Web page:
Many local historians have heard of the McGlinchy brothers, James and Patrick, who were famous in the brewery business in Portland in the 1800s. We’ll talk more about them next week as we continue to look at the brewery that was once located on Highland Avenue, but I wanted to start with introducing John Bradley, the lesser-known of the local brewers.

This image of an 1871 F.W. Beers & Co. atlas shows the location of the brewery on Highland Avenue, as well as the Bradley home at the corner of Broadway and Ocean Street. Highland Avenue runs left to right, starting at the lower left. The site of John Bradley’s brickyard is also shown. South Portland Historical Society image

John Bradley was born in Ireland on Nov. 26, 1815, and immigrated to the United States in 1841, landing in New York. He became a naturalized citizen in 1853.

On May 6, 1847, Bradley married Margaret McGlinchy in Portland. While we believe Margaret to be the sister of James and Patrick, which would make John Bradley their brother-in-law, we are still working to prove the familial tie (if anyone reading this has any documentation showing the relationship of Margaret to Patrick and James, please give us a call or email).

On Nov. 5, 1858, John Bradley, Patrick McGlinchy and James McGlinchy purchased the brewery building on a one-acre lot of land on the corner of Highland Avenue and Ocean Street (known then as Barren Hill Road and Ocean House Road) for $6,500. The property had been owned by Hiram Gibbs and John Robinson who had come up from the Boston area, purchased the land in September, 1857, and built a brewery upon it.

Bradley and the McGlinchys were aided by Hiram Gibbs, who helped to finance the purchase by paying in $1,625 and becoming a quarter partner in the business/property. They officially established Forest City Brewery on Nov. 8, 1858, hiring an experienced master brewer from Albany, New York, to get them started.

Gibbs was only involved for a short time, while they got the brewery up and running. He sold his quarter interest in the property to Bradley and the McGlinchys for $2,000 in April, 1859.

In February, 1860, James and Patrick McGlinchy left the business to open up their own separate brewery in Portland: Casco Brewery. They sold their shares in the Cape Elizabeth property to John Bradley, leaving Bradley as the sole owner of Forest City Brewery. For many years, locals referred to Forest City Brewery as “Bradley’s brewery.”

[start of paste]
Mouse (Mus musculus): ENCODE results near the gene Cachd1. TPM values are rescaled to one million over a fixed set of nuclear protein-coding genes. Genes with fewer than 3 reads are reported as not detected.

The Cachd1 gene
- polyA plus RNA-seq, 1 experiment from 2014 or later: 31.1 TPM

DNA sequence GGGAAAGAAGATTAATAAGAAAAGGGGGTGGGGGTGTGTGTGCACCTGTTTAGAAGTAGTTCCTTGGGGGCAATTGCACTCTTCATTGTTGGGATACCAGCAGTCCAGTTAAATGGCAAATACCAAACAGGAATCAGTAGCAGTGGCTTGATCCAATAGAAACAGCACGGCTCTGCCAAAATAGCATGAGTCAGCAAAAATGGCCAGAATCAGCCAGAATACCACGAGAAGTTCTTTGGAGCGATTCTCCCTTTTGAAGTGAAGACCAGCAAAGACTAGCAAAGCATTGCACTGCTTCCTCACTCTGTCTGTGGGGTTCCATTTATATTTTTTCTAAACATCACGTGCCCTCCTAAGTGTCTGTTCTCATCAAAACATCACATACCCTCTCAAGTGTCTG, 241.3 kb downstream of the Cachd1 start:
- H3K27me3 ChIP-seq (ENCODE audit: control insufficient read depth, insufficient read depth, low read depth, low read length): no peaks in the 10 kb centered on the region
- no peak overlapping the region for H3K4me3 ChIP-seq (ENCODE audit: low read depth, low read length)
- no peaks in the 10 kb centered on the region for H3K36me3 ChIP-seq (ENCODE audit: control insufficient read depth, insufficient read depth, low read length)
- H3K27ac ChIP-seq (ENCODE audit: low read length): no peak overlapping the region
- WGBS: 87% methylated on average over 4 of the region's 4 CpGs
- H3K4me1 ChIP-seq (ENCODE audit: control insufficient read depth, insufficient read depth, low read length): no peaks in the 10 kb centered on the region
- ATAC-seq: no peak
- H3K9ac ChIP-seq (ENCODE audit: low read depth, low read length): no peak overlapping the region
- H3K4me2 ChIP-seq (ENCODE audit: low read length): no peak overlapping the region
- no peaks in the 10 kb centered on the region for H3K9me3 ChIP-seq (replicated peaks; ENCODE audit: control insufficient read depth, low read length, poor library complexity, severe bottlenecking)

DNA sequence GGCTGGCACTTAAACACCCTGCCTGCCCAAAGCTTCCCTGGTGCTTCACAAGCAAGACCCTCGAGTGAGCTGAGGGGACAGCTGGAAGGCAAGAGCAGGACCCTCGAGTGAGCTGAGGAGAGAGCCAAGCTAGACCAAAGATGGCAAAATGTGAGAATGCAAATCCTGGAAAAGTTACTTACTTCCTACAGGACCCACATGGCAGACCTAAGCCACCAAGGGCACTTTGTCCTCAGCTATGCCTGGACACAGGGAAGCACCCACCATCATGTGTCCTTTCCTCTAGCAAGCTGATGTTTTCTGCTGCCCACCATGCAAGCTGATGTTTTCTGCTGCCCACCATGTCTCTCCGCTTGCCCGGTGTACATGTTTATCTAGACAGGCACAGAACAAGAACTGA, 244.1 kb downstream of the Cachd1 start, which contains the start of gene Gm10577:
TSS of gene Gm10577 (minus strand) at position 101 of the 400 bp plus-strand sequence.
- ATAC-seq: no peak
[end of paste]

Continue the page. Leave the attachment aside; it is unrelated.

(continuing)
John Bradley was also a part-owner of a large building in Portland at 17 York St., on the corner of York and Maple (the address was later renumbered as 51-53 York St., where you’d find Portland Pie Co. today]. The building had shops on the first floor, along the street, with apartments in the upper part of the building. The Bradleys lived in one of the apartments and the office of

Advertisement that appeared in the Eastern Argus in 1859 South Portland Historical Society image

Forest City Brewery was maintained there, as well. While alcohol was stored at 17 York St., the brewing took place in Cape Elizabeth. The brewery in Cape Elizabeth became so famous that the stretch of Barren Hill Road that ran from Ocean Street to Cottage Road was renamed Brewery Road [(the road is now named Highland Avenue), and the intersection of Highland and Ocean was once called “Brewery Corner.”

In May of 1863, a fire broke out in the basement of the building at 17 York St. Not long thereafter, John and Margaret Bradley moved to South Portland (called Cape Elizabeth back then). They lived in a residential home on the corner of Broadway and Ocean Street (known as Summer Street and Ocean House Road back then). The house and lot were later sold to Lloyd W. Jordan, who built a Shell gas station on the site. The property is now home to Pizza Joint.